Eek! Halloween reads 2018!

Here’s what I’m reading for Halloween this year!

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I’ve come to realize that I am really spooked by haunted house stories, for some reason.

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Picked this off a “scary books” list based on the cover.

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I’ve seen this movie, and thought it was great and creepy.

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Picked this off a list too. Wish me luck!

And of course I’ve restarted listening to the podcast Lore, which tells 30-minute creepy stories, perfect for this time of year.

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I. Love. October.

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In the Shoe Tree

A few months ago, I entered a writing contest with this organization that provides an opening and closing sentence, and then you have to write 48 (!) paragraphs in the middle to create a story. Each paragraph has to have at least 40 words (!), and there is no dialogue allowed (!!).

I did not win the competition, but I was a finalist, and so my story is being published in an anthology along with 3 winners and 22 other finalists. I’m told it will be available on Amazon shortly.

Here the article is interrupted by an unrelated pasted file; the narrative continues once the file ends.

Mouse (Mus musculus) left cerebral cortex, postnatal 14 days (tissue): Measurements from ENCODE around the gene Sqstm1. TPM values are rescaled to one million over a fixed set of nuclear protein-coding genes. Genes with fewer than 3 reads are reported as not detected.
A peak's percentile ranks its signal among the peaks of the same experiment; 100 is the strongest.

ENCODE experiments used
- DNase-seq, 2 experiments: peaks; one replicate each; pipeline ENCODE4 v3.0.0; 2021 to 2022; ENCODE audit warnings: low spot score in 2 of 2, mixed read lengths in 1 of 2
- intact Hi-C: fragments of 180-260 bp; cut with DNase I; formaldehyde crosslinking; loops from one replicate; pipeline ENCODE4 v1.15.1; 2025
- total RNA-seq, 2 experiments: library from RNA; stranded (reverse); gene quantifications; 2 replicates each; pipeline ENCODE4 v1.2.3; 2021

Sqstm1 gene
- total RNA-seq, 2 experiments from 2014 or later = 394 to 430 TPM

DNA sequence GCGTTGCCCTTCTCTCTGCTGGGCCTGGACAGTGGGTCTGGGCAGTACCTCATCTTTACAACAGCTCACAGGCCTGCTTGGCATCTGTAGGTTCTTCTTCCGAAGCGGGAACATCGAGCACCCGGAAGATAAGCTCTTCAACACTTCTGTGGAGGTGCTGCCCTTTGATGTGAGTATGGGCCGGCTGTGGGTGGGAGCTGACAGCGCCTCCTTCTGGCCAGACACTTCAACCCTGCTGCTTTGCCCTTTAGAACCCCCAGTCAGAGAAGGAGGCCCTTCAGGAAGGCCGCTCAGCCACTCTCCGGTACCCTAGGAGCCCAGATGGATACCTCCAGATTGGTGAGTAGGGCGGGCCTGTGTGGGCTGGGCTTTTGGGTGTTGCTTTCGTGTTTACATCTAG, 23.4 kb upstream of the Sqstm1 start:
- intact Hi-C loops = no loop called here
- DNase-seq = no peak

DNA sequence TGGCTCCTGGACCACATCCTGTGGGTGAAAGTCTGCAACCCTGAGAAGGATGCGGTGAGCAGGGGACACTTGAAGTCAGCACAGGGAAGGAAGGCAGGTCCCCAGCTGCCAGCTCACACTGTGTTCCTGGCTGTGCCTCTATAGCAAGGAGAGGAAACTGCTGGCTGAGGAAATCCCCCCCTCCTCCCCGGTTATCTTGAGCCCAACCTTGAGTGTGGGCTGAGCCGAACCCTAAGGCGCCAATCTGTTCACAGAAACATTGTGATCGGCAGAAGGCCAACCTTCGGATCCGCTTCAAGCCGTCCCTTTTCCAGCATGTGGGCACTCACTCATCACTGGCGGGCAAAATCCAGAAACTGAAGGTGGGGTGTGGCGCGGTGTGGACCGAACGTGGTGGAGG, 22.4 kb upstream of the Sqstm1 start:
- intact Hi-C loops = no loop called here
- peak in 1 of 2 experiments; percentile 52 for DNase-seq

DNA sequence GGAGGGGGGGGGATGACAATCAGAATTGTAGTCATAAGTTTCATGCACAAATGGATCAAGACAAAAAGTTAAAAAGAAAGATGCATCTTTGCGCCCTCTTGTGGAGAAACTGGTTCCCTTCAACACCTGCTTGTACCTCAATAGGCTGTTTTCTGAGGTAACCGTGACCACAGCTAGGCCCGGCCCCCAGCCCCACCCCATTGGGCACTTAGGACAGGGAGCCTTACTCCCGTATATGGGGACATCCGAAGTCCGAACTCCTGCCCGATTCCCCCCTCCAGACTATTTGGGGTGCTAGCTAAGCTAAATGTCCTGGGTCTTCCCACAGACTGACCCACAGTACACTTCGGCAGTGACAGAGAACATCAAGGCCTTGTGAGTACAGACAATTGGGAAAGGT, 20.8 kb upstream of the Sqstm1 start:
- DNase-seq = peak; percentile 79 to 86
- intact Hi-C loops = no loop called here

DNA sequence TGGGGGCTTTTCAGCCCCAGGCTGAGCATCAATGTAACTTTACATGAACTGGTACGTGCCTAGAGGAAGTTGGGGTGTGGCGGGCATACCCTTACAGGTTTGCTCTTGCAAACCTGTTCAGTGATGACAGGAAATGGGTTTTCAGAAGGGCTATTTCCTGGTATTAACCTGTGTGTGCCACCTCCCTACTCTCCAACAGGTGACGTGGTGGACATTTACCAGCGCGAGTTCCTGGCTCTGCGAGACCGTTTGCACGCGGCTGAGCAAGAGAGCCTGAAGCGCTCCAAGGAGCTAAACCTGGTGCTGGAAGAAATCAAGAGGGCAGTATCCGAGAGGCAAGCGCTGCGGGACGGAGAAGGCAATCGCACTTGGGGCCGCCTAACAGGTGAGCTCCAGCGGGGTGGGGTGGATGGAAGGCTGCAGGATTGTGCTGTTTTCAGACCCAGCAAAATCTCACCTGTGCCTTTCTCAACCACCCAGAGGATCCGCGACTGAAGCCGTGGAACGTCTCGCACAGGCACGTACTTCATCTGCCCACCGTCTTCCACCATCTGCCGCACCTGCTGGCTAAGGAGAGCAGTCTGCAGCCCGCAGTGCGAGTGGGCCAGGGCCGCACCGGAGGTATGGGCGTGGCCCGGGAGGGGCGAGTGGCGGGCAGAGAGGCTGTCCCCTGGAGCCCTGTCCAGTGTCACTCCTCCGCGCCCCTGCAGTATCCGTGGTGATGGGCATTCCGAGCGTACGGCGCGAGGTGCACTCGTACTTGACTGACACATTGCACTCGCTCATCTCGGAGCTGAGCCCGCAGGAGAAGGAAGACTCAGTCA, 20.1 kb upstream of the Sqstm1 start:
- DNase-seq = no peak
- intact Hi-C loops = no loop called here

I’m going to be honest with you—I don’t love this story. But I’m excited that it’s included in this group. I’m looking forward to reading the other entries. If you want to read my version of what happens between the first and last paragraphs, a story I’m calling “In the Shoe Tree,” just click here

Beaver, AR shoe tree.

Shoe tree in Beaver, Arkansas / Photo roadsideamerica.com

 

 

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Goodbye, changing table

Did you know there’s a reboot of The Magic School Bus? It’s called The Magic School Bus Rides Again, and features the same class, back for a new year with a new Ms. Frizzle. She’s the original Ms. Frizzle’s younger sister, voiced by Kate McKinnon. The original Frizzle (Lily Tomlin) still makes appearances, and also does the end-of-show Q&A sessions—she’s Professor Frizzle now, and travels the world doing science. It’s the same theme song but updated and sung by Lin-Manuel Miranda. It’s actually a really solid reboot. My kids love it, and now they talk about things like metamorphic rock (“metamorphic means change!”), and farming tools like tensiometers (they measure the water in the soil), and how different kinds of birds have different kinds of beaks and feet (for different purposes).